Ben Fogle is a British newscaster, writer, and adventurer. He recently came under a bit of social-media flak when admitted that he encourages his kids to play with knives and fire. The children, 5 and 7 have owned their own whittling knives “for years now”.
‘One of the reasons that we are all so obsessed with fire is that when we are children we’re told to, ‘stay clear of fire, don’t take that match, fire is dangerous’,’ he explains.
‘We have this slight fascination with it. But that’s when problems come. Suddenly in later life, when you can start playing with fire, that’s when all sorts of disasters happen.’
He justifies his stance further by saying that ‘banning’ certain things early in life will often lead to a disproportionate obsession: ‘If you start from an early age and it doesn’t become something unknown, it loses its lustre and suddenly fire is, “whatever, I can start a fire by rubbing wood together, or with a match or a magnifying glass”. It loses its mystery.’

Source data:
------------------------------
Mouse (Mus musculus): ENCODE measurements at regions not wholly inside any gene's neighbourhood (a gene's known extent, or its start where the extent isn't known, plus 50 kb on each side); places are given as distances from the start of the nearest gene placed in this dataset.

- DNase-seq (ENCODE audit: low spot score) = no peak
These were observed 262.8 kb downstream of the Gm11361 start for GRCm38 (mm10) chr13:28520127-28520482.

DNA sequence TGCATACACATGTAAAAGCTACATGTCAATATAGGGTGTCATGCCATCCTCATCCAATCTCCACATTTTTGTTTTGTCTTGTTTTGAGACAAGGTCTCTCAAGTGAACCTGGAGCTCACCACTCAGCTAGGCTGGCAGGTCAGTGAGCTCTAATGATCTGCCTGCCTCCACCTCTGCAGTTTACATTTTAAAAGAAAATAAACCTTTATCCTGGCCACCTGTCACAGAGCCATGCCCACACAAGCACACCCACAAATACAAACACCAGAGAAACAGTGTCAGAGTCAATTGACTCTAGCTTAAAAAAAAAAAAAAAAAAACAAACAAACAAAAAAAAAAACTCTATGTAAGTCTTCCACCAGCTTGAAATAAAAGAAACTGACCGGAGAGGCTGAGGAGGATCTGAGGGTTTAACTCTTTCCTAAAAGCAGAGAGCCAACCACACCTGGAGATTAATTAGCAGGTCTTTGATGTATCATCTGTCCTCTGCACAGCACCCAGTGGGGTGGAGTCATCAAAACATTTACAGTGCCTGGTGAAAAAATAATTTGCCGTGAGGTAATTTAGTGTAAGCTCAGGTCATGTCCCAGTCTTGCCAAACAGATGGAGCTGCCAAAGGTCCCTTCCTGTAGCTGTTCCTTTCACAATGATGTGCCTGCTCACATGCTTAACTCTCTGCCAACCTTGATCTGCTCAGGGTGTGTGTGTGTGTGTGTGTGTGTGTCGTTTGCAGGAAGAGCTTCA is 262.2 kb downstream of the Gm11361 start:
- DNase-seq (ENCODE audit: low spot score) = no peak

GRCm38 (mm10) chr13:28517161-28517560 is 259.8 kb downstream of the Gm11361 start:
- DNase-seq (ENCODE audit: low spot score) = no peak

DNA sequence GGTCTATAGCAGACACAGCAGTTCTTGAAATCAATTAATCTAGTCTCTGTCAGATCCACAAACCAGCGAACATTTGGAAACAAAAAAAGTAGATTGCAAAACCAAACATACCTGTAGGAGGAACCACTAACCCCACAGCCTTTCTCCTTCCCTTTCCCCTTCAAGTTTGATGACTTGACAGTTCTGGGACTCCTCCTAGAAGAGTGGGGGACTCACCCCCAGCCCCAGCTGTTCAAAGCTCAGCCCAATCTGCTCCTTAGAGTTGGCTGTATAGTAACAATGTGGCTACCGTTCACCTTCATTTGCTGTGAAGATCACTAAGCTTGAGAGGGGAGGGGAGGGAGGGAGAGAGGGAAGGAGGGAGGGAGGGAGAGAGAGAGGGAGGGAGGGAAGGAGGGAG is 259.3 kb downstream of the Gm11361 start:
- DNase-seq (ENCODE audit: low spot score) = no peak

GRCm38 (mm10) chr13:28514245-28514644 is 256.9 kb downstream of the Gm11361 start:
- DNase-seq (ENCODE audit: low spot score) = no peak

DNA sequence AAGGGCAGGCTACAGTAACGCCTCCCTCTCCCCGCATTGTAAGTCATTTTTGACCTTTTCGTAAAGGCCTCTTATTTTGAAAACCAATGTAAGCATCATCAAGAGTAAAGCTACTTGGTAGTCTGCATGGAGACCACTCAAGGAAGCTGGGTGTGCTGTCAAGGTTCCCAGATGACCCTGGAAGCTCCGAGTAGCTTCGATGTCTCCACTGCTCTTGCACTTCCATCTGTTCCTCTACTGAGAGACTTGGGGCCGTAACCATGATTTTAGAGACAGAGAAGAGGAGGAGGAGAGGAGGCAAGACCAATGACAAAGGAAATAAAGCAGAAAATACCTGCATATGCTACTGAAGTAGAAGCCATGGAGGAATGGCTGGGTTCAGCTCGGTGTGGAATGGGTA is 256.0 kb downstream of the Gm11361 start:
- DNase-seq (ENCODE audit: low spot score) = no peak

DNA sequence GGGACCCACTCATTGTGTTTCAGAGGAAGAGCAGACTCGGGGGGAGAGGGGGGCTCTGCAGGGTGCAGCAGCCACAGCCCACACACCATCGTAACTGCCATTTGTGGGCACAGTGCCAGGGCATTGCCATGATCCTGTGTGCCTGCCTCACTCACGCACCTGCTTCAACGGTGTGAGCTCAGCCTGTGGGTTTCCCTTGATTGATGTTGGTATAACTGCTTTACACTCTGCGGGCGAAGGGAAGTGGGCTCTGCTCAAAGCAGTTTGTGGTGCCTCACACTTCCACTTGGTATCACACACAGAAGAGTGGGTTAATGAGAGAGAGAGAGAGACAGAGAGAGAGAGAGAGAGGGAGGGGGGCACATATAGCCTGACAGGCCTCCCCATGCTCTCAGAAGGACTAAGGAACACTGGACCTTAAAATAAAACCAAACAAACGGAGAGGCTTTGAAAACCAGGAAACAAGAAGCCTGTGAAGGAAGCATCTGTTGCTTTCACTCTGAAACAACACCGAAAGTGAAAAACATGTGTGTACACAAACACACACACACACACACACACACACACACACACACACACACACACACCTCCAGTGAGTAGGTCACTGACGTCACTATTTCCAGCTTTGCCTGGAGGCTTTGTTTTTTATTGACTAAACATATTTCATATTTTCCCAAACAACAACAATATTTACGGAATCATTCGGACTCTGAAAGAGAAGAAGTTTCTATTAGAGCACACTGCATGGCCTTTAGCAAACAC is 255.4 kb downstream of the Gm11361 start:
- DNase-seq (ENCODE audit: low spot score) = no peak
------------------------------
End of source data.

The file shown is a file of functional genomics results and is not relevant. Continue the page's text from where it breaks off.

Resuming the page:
I firmly believe in the notion of “forbidden fruit”. The phenomenon holds true for knives and firearms. Same for alcohol. This is one area where the Europeans get it right. Wine and beer are accompaniments to the meal, and it is not uncommon for children to be poured a small glass alongside their parents.
Teach your children to respect, not fear, all things which can harm them. Show them that they can achieve mastery over that which can be misused. They will be better off for it.
Kudos to Mr. Fogle for bucking the trend and trying to help Britain retain the prefix “Great”.